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Developer Relays Story Of App Store Scammer Email From China

Developer Relays Story Of App Store Scammer Email From China

February 29, 2012
Do you want your app to rocket to the Top 10 list in the App Store? For just a "small" fee, apparently you can. Gedeon Maheux, co-founder of the Iconfactory, an iOS developer most known for its Twitterific client for the social networking site, relayed an interesting message one of the developer’s webmasters received from an email address in China. According to Maheux’s personal blog, the email sender promised to use “legally” registered iTunes accounts to help boost any app into the Top 10. The price? A mere $10,000. The more you pay, the longer the app will stay in the Top 10 list, according to the email. Maheux says Apple needs to rework the entire App Store Top 10 list:
The problem of scam apps seems like a relatively easy one to solve compared to this sort of App Store gaming. Apple should simply do a better job identifying and rejecting offending scam apps at the review level. But with enough legitimate iTunes accounts there’s no real way for Apple to identify “fake” downloads from real downloads and keep bogus apps from rising to the top. Perhaps if it happens often enough Apple can develop algorithms to help identify offending accounts and close them, but I’m skeptical. It seems clear that a re-work of the entire top ten system is in order, and not just because of the recent rash of scamming.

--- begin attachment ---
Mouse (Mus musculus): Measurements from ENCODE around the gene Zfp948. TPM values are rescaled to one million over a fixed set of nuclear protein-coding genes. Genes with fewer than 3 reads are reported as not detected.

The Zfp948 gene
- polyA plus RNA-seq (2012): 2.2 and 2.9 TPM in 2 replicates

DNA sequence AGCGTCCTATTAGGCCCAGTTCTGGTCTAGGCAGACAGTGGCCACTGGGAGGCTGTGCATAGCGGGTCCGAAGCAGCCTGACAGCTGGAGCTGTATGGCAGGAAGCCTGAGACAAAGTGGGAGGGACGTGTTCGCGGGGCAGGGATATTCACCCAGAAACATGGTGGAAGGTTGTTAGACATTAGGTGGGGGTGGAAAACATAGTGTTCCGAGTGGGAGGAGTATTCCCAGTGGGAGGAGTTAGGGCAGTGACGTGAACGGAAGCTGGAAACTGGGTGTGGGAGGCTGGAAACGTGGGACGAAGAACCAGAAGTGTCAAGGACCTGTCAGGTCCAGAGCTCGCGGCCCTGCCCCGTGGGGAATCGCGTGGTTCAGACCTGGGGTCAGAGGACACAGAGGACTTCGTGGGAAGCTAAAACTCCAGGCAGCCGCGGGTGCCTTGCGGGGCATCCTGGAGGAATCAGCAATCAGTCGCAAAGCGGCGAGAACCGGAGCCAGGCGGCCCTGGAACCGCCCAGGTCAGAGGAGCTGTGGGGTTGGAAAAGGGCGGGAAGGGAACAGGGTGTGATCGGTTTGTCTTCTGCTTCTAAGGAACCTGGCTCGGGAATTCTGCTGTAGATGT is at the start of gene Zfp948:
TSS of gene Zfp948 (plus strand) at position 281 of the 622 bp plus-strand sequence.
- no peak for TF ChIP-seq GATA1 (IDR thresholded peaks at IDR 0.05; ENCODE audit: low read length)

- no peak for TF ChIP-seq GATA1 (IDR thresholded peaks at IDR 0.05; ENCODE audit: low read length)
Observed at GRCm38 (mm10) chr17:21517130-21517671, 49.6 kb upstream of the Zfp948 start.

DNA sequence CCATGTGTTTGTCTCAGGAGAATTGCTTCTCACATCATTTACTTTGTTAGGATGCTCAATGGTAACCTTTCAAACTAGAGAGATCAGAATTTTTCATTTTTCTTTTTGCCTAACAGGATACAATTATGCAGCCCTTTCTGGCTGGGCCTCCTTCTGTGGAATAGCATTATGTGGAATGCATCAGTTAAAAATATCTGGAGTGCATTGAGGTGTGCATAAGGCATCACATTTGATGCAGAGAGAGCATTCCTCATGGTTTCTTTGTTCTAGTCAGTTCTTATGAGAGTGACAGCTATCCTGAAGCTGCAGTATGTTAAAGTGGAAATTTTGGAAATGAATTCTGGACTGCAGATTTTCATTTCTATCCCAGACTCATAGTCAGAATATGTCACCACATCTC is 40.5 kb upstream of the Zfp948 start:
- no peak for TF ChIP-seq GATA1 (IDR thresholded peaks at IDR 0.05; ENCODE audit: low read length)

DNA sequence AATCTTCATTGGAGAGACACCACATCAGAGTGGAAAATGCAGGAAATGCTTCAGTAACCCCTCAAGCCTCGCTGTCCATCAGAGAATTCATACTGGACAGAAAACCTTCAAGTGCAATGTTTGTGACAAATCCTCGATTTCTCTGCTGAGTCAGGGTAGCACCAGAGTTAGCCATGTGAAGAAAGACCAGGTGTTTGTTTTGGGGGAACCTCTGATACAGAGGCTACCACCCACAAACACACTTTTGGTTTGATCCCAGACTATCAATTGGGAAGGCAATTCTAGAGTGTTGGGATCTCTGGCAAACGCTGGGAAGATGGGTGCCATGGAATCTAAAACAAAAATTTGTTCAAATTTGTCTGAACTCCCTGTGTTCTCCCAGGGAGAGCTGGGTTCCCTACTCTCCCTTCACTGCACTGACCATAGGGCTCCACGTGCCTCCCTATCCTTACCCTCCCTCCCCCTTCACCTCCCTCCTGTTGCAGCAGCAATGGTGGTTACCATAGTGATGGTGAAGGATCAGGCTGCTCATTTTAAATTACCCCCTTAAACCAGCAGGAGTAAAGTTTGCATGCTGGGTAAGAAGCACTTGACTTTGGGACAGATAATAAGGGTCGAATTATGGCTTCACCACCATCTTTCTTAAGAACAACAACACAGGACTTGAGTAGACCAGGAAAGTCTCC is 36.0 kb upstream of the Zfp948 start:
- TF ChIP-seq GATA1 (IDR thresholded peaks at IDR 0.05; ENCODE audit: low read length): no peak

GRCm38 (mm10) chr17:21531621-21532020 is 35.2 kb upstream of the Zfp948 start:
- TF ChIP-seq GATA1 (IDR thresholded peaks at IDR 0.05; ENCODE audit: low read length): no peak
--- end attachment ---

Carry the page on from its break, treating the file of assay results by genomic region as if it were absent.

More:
Maheux also said he is hopeful that Apple’s recent acquisition of app search search engine Chomp will help stop scammers like these in their tracks. We’ve been devoting a lot of time recently to the rash of App Store fakes and scams. The issue reached a fever pitch when a pair of scam Pokemon apps climbed to the Top 10 list earlier this month, only to be pulled by Apple a few days later. My colleague Lory Gil recently relayed an interesting experience dealing with the fake app phenomenon that is plaguing the App Store. And if you don’t want to be fooled, please read Christine Chan’s great article on exactly how to avoid app scams. Boiled down, just do your research before you click that buy button. (Image via

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